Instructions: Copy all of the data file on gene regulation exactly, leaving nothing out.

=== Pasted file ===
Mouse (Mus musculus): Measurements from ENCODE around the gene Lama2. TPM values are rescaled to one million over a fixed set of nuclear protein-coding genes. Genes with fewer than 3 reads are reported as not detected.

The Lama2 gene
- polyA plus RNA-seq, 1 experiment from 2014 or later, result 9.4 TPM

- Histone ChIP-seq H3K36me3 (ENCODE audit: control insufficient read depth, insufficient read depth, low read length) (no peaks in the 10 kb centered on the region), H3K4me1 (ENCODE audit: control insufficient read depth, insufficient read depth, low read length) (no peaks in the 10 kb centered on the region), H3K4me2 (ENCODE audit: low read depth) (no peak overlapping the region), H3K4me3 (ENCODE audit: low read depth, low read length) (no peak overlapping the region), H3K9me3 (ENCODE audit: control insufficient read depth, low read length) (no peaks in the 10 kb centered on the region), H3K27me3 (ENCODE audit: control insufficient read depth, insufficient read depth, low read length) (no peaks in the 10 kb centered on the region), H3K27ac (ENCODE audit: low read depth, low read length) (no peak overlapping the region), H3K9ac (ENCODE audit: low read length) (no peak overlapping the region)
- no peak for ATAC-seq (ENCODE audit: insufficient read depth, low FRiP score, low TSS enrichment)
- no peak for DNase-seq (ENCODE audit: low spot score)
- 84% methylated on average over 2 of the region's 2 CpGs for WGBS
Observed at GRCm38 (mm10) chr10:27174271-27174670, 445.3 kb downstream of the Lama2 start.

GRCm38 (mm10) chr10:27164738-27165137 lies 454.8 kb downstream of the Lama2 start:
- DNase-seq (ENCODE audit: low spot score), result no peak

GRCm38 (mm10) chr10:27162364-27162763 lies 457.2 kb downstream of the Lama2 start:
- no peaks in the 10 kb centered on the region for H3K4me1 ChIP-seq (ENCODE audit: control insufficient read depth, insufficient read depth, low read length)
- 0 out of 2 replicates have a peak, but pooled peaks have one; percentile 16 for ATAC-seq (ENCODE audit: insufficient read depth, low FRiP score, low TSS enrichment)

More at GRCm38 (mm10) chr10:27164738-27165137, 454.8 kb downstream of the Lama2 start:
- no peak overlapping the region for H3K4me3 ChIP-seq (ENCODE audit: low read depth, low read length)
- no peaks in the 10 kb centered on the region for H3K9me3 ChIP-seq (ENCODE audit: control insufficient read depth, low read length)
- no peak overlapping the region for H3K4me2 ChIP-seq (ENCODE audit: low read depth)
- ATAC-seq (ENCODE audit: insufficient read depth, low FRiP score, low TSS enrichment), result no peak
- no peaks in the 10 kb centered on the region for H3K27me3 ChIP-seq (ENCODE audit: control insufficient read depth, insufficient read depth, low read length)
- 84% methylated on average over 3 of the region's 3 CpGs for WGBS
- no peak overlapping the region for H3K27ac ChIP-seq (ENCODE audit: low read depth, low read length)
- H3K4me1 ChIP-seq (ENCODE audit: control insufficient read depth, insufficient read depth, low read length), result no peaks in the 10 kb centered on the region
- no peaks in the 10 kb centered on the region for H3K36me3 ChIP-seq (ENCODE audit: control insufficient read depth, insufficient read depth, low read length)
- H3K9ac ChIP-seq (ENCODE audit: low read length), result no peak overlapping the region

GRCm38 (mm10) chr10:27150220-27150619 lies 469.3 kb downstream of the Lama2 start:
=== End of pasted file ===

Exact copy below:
Mouse (Mus musculus): Measurements from ENCODE around the gene Lama2. TPM values are rescaled to one million over a fixed set of nuclear protein-coding genes. Genes with fewer than 3 reads are reported as not detected.

The Lama2 gene
- polyA plus RNA-seq, 1 experiment from 2014 or later, result 9.4 TPM

- Histone ChIP-seq H3K36me3 (ENCODE audit: control insufficient read depth, insufficient read depth, low read length) (no peaks in the 10 kb centered on the region), H3K4me1 (ENCODE audit: control insufficient read depth, insufficient read depth, low read length) (no peaks in the 10 kb centered on the region), H3K4me2 (ENCODE audit: low read depth) (no peak overlapping the region), H3K4me3 (ENCODE audit: low read depth, low read length) (no peak overlapping the region), H3K9me3 (ENCODE audit: control insufficient read depth, low read length) (no peaks in the 10 kb centered on the region), H3K27me3 (ENCODE audit: control insufficient read depth, insufficient read depth, low read length) (no peaks in the 10 kb centered on the region), H3K27ac (ENCODE audit: low read depth, low read length) (no peak overlapping the region), H3K9ac (ENCODE audit: low read length) (no peak overlapping the region)
- no peak for ATAC-seq (ENCODE audit: insufficient read depth, low FRiP score, low TSS enrichment)
- no peak for DNase-seq (ENCODE audit: low spot score)
- 84% methylated on average over 2 of the region's 2 CpGs for WGBS
Observed at GRCm38 (mm10) chr10:27174271-27174670, 445.3 kb downstream of the Lama2 start.

GRCm38 (mm10) chr10:27164738-27165137 lies 454.8 kb downstream of the Lama2 start:
- DNase-seq (ENCODE audit: low spot score), result no peak

GRCm38 (mm10) chr10:27162364-27162763 lies 457.2 kb downstream of the Lama2 start:
- no peaks in the 10 kb centered on the region for H3K4me1 ChIP-seq (ENCODE audit: control insufficient read depth, insufficient read depth, low read length)
- 0 out of 2 replicates have a peak, but pooled peaks have one; percentile 16 for ATAC-seq (ENCODE audit: insufficient read depth, low FRiP score, low TSS enrichment)

More at GRCm38 (mm10) chr10:27164738-27165137, 454.8 kb downstream of the Lama2 start:
- no peak overlapping the region for H3K4me3 ChIP-seq (ENCODE audit: low read depth, low read length)
- no peaks in the 10 kb centered on the region for H3K9me3 ChIP-seq (ENCODE audit: control insufficient read depth, low read length)
- no peak overlapping the region for H3K4me2 ChIP-seq (ENCODE audit: low read depth)
- ATAC-seq (ENCODE audit: insufficient read depth, low FRiP score, low TSS enrichment), result no peak
- no peaks in the 10 kb centered on the region for H3K27me3 ChIP-seq (ENCODE audit: control insufficient read depth, insufficient read depth, low read length)
- 84% methylated on average over 3 of the region's 3 CpGs for WGBS
- no peak overlapping the region for H3K27ac ChIP-seq (ENCODE audit: low read depth, low read length)
- H3K4me1 ChIP-seq (ENCODE audit: control insufficient read depth, insufficient read depth, low read length), result no peaks in the 10 kb centered on the region
- no peaks in the 10 kb centered on the region for H3K36me3 ChIP-seq (ENCODE audit: control insufficient read depth, insufficient read depth, low read length)
- H3K9ac ChIP-seq (ENCODE audit: low read length), result no peak overlapping the region

GRCm38 (mm10) chr10:27150220-27150619 lies 469.3 kb downstream of the Lama2 start: